The basic plot outline. Deirdre, our narrator, is a shy, awkward high school girl, gifted in music, but socially awkward. At a music competition, she meets the very handsome Luke, and they make beautiful music together. (Literally, people! Get your nasty minds out of the gutter.) They play music together and win the competition: he’s handsome, she’s infatuated. Even though she acknowledges that she barely knows anything about him. Days later, Weird and Variously Dangerous Magic Stuff has started to happen to Deirdre, and it’s definitely connected to having met the handsome Luke. Her parents, her best friend and her grandmother warn her off Luke, but she falls harder (trope). Because Luke kisses her and meets her in secret and makes her feel beautiful for the first time ever (trope).

Within a few days, a scene plays out more or less like this:

Her: “We’ve only met a few days ago. We don’t know each other!”

Him: “How long does it take to know someone?”

Her: “I don’t know. A month? A few months?” It sounded stupid to quantify it, especially when I didn’t wan to believe my own reasoning… but why was it so hard to say no?

Him (takes her hand, toying with fingers: “I’ll wait.”

(Her inner monologue rhapsodizes about his handsomeness for a while, then.)

Her: “I don’t want you to.”

(Makeouts ensue.)

Then he says, and this is a direct quote from the book.

“I don’t think anyone could smell as good as you. They can’t have you. I want you.”

Does this sound familiar to anyone else? (I apologize for making you all watch a clip of Twilight.)

Later, Luke says to Deirdre, and again, direct quote: “I keep waiting for you to tell me to leave you alone. To tell me I’m creepy.”

(Spoiler alert: she doesn’t.)

They do this dance throughout the book. Luke moans about being too dangerous and not good enough for the wonderful magical Deidre but he doesn’t leave, and she doesn’t ask him to. Even when she learns that he’s been variously murderous and magical and more murderous. (of mystical faeries, and doing the bidding of a faerie. but still. Murderous!) Instead, she clings tighter. Glossing over the fact that she makes statements like “Somehow, it didn’t surprise me that Luke knew right where my room was.” (Stalker, much?)

But, you could argue, that Lament turns out with Deirdre realizing her own magical powers in the showdown with the supernatural. So it’s okay! Really!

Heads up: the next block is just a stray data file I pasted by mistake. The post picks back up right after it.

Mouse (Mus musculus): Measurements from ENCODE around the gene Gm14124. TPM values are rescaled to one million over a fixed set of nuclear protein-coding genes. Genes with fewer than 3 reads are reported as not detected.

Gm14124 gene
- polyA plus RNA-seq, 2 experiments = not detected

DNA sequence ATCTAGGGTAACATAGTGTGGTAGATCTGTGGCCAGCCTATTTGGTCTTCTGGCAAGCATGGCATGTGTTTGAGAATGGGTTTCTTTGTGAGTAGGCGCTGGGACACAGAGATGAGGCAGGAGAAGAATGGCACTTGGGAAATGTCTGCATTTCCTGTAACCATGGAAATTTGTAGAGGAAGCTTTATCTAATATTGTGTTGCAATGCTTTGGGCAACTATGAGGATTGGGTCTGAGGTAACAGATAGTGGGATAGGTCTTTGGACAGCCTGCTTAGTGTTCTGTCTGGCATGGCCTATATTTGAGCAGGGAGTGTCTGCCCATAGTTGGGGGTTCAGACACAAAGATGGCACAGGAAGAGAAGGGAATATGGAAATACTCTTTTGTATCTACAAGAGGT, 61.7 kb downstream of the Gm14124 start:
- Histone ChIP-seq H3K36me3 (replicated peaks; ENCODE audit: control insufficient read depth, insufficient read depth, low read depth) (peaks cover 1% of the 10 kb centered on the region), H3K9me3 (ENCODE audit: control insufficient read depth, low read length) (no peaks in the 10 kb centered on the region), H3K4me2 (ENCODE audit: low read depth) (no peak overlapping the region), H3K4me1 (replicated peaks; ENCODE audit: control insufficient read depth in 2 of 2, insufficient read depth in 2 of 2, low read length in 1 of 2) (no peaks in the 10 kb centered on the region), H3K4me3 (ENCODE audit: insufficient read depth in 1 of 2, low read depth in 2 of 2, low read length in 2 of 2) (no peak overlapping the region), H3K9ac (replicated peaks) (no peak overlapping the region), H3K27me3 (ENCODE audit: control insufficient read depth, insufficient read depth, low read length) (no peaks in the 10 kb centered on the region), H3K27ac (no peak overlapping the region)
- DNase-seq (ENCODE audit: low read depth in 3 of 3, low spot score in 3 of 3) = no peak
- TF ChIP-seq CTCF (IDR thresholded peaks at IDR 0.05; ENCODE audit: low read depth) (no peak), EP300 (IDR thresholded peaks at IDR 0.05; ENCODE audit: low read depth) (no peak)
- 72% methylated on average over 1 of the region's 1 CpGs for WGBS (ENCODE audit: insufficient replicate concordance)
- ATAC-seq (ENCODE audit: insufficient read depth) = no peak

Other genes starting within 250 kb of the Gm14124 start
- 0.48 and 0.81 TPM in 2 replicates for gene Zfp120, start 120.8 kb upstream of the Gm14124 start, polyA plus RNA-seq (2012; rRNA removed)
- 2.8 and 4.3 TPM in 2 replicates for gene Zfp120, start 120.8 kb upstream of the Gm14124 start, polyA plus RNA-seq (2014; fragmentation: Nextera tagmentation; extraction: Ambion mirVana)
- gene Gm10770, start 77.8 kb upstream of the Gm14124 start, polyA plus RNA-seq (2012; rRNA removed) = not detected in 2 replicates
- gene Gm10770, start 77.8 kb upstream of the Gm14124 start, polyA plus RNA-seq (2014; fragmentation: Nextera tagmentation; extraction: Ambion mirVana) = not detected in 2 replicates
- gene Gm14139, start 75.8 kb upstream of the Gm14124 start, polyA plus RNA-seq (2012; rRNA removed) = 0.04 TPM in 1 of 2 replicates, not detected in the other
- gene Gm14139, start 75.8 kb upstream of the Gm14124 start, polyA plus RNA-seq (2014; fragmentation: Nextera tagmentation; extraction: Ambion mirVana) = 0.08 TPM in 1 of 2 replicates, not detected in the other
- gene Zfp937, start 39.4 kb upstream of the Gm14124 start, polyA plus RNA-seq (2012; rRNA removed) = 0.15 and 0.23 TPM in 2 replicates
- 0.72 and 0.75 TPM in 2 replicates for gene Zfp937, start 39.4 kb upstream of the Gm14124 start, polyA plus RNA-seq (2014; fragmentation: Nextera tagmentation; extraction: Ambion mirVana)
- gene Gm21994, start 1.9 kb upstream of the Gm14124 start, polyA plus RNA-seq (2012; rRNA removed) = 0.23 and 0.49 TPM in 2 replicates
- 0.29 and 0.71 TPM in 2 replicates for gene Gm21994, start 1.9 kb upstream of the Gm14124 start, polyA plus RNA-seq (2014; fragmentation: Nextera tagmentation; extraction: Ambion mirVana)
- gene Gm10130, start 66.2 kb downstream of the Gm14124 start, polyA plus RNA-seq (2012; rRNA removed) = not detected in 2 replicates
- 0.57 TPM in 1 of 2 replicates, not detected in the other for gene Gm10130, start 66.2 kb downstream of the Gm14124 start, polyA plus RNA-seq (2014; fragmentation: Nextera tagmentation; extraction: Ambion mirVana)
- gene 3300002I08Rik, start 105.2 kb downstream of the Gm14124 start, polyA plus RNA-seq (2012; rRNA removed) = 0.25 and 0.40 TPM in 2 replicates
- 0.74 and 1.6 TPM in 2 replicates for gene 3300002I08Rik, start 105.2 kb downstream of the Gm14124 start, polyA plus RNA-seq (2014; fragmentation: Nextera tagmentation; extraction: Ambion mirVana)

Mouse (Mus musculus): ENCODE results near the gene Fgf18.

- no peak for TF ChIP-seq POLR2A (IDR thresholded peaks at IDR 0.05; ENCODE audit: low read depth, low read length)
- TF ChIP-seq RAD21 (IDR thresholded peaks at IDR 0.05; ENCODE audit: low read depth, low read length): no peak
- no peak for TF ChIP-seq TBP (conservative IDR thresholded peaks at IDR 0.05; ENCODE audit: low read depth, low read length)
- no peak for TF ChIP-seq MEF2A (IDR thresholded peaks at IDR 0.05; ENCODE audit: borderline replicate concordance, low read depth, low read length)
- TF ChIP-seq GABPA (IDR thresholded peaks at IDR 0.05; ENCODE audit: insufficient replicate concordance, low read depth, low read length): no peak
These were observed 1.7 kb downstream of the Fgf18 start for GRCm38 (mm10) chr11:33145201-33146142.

Or is it grooming behavior? Throughout the book, Luke the “you can tell me I’m being creepy” handsome mysterious guy who may or may not be supernatural or immortal, knows exactly what he’s doing to manipulate Deirdre. And his stalker behavior of building her up with compliments, isolating her from family and friends, invading and ignoring her boundaries… all in the name of romance and love.

And it’s common enough in the supernatural genre that it’s read as romance or love. Maybe Twilight has a lot to answer for?

It worries and angers me on a deep, visceral level, to see how common this YA trope of love-stalker is. And to know that younger audiences are reading and sighing over these so-called romantic behaviors, instead of questioning them for being creepy. I worry about the insidious ways they can play out to normalize creepy behaviors in the real world, or make a teen girl ignore a red flag of an abusive relationship in the making.

Yes, I’m comparing books from different genres. The typical mystery reader is a few decades older than the typical YA reader. And it’s really only the serendipity of library books that led to me reading them in tandem.

But what worries me, and makes me angry is how unquestioned some of the genre conventions are, and how toxic they have the capacity to be. The fact that female readers are also under trope attack, belongs in the mix as well, and could fuel a whole separate post.

Give me a mystery novel where a smart woman appreciates her body just as much as she appreciates her keen mind and her chosen solitude on the edge of a gorgeous landscape. Use the pages to tell me things I didn’t know about archaeology and her understanding of how prehistory and mythology can inform the solving of modern crime. Sure, bring in the love interest who’s a cop. But let’s have it be mutual appreciation, not desperation to ward off trope-heavy spinster loneliness.

Give me a YA fantasy novel where a girl grows into her smartness and her abilities without the catalyst of pining for stalker-romance. Instead, let her learn, and grow from friendships, and tell the faerie boy to shut his manipulative mouth, because she’s got music to play and faerie queen magic butt to kick when she saves the day.

Is any of that too much to ask?

And if it is, should we be asking why?

2 Comments leave one →
  1. May 6, 2016 7:24 am

    Both written by women, too. Fantastic analysis, sis.

  2. May 6, 2016 7:49 pm

    I’m mostly reading MG stuff right now, though Crimson Skew (third book in the Mapmakers trilogy) has a heroine who grows into things without any stalker romance.